# What’re The Odds Part 2

For now, though, we figure all this arithmetic is probably turning your stomach, so we’re just going to leave you with a few finer points to consider:

• A Word to the Wise: As you may have noticed, different terms are used when speaking of odds and probability. The word “To,” for instance, always signals odds or a payoff and should be treated as a “versus.” “In,” on the other hand, means probability, or its colloquial cousin, “chance.”Sometimes you will also see the word “for” used in connection with a payoff, as in “36 for 1.” This means that “for” every so many units you bet the house will return the total number listed, including your bet. (So, for a straight-up bet with “for” in the payoff, if you bet one unit and win, you get 36 units back all-tolled). It does not mean that the casino has upped the payoff rate, merely that they are counting your bet as part of your winnings.Beware, however, of casinos that use “for” along with the same payoff you’d find in a “to” ratio. In this case, they are paying out at an even lower rate than the standard and trying to trick you into ignoring the fact. Generally, gaming-control commissions frown on such practices but can do nothing to stop them because that “for” is posted front-and-center where everyone can see it. And while, more often than not, a casino that uses such methods is usually into all kinds of underhanded behavior—including ignoring payoffs, gaffing wheels and short-changing players at the buy-in—the governing GCC just hasn’t caught them yet. The best thing for you to do, then, is to simply leave any table where you see that ever suspicious “Straight-Up: 35 for 1,” and hope the law will eventually take its course.
• Efficiency: No, not your apartment or some lunacy your boss is always raving about, “efficiencies” in gambling simply mean the payoff once all losses, multiple-unit bets and the vig have been accounted for. It is important to know this because, often, playing a system will entail placing bets on several propositions with the expectation that most of those bets will not win. As we will explain later, this kind of play is very useful in that you can use specific betting ratios to ensure a profit no matter which option hits, meanwhile upping your total probability of winning to over 50 percent. But to be able to do so, you must first make sure the efficiency remains in your favor.To determine an efficiency, all you have to do is take the amount you stand to win on a given prop, minus the amount you would lose on all the other props you’re betting at the same time. So say, for instance, you’re betting 15 units on Red and ten units on the second column on an American Roulette layout (See: bets chart in “Wheel of the People”). If the second column wins, you would win 20 units but lose 15, making the efficiency for that bet 5 to 10 or 1 to 2. If, on the other hand, you won the bet on Red, the efficiency would be 5 to 15 or 1 to 3 because you would win five units for every ten you lose on the column bet.Efficiencies can also be called “real payoffs,” and for the sake of simplicity—and cutting through all the jargon—we’ll use this term and do all the mathematical legwork for you from here on in.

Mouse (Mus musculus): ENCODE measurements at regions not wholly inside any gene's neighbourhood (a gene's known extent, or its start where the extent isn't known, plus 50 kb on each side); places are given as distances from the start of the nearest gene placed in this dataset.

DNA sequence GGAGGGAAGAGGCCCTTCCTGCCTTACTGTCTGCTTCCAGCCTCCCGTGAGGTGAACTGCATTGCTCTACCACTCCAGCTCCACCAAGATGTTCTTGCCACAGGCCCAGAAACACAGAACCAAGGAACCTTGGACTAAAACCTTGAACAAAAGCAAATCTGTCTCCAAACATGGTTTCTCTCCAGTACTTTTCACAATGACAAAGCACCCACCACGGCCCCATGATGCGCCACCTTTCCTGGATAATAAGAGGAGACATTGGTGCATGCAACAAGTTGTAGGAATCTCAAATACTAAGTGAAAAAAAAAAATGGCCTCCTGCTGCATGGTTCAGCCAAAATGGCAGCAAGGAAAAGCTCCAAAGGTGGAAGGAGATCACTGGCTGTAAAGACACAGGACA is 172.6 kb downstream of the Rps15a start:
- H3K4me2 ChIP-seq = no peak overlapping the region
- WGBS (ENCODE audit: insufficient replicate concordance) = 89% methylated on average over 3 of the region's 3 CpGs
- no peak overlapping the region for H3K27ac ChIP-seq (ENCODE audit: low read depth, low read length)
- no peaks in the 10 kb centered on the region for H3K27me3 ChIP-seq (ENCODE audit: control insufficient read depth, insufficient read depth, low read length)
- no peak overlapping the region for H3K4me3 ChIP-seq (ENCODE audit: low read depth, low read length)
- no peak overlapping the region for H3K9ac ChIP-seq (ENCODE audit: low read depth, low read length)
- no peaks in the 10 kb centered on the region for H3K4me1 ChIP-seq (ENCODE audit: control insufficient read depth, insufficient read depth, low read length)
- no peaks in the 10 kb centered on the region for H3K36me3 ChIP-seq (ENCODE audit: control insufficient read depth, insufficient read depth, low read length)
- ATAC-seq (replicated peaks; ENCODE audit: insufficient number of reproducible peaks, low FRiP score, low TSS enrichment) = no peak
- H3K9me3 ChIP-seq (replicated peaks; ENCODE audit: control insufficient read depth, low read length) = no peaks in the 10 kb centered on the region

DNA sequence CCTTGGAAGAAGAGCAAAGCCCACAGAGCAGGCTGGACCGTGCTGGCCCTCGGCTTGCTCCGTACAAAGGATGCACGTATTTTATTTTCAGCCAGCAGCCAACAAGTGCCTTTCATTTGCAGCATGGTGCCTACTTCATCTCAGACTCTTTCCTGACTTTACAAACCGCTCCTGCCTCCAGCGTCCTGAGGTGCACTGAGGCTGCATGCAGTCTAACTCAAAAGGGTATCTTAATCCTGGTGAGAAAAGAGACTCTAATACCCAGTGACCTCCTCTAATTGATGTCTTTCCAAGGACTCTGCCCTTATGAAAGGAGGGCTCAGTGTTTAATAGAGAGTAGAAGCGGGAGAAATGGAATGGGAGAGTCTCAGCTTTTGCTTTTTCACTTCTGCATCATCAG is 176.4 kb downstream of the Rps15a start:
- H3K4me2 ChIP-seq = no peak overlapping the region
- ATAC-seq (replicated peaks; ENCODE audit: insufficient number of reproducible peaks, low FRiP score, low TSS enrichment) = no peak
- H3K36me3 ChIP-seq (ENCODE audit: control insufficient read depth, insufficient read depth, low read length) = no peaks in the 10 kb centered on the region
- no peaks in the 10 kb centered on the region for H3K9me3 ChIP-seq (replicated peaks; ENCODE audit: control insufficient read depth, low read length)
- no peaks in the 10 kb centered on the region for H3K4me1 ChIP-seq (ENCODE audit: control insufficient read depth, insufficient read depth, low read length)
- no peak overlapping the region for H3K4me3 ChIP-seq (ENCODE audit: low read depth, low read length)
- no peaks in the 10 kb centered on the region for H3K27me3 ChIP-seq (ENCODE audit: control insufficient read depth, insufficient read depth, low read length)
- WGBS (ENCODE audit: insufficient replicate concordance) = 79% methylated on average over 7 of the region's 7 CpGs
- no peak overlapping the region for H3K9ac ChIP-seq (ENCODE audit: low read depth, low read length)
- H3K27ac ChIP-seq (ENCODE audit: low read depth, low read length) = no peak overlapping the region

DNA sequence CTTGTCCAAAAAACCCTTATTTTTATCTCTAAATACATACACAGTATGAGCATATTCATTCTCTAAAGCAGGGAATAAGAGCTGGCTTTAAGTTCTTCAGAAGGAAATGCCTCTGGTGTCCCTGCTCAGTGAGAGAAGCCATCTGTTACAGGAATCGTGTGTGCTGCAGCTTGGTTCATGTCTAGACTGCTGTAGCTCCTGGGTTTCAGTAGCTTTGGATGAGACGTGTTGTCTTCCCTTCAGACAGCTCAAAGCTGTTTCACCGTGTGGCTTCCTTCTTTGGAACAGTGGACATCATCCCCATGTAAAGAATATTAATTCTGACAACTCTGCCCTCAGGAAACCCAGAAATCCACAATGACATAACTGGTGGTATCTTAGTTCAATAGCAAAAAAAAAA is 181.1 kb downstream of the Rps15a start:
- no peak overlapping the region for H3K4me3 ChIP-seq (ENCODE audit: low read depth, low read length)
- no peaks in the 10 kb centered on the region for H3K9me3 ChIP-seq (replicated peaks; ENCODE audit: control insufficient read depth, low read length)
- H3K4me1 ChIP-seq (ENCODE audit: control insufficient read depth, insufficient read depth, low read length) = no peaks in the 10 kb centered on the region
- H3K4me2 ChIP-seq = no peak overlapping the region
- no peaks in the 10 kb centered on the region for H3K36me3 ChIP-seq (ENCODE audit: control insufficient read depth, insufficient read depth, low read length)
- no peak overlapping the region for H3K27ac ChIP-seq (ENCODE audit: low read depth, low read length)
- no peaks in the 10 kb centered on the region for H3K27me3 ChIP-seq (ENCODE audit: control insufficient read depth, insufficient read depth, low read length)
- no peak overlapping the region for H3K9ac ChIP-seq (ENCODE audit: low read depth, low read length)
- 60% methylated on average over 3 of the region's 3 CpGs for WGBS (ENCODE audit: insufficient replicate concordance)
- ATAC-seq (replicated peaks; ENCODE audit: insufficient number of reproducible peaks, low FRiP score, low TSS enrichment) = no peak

• K.I.S.S.: The “keep it simple, stupid” law of mathematics is our bread-and-butter here at GP, so rather than writing out fractions—which can get pretty complicated and confusing—we’re instead going to use fractional notation throughout the rest of the article. For odds, this means using a colon (:), and for probability, a slash (/). Odds can also be expressed using a dash (-), but we’ll be using this punctuation for odds-derived payoffs instead.As we said before, we’ll simplify all fractional expressions as far as we can get them. But during the course of your roulette-playing career you’ll find that we definitely haven’t covered everything. (To do that, we’d need a hellova lot more space than we’re willing to bet you’d read). To make sure we’re not entirely throwing you to the wolves, then, we’re winding up this section with a short explanation of how to simplify fractions on your own:To simplify a fraction, all you do is divide the top number (known as the “numerator”) by the bottom number (the “denominator”) by the biggest number that will go into both of them evenly. You then set you answer from dividing the numerator on top of the fraction and your answer from dividing the denominator on the bottom. A simple example of this would be the fraction 2/10. Because the largest number you can divide both numbers by is two, the simplified version of this fraction is 1/5. Pretty easy, huh?
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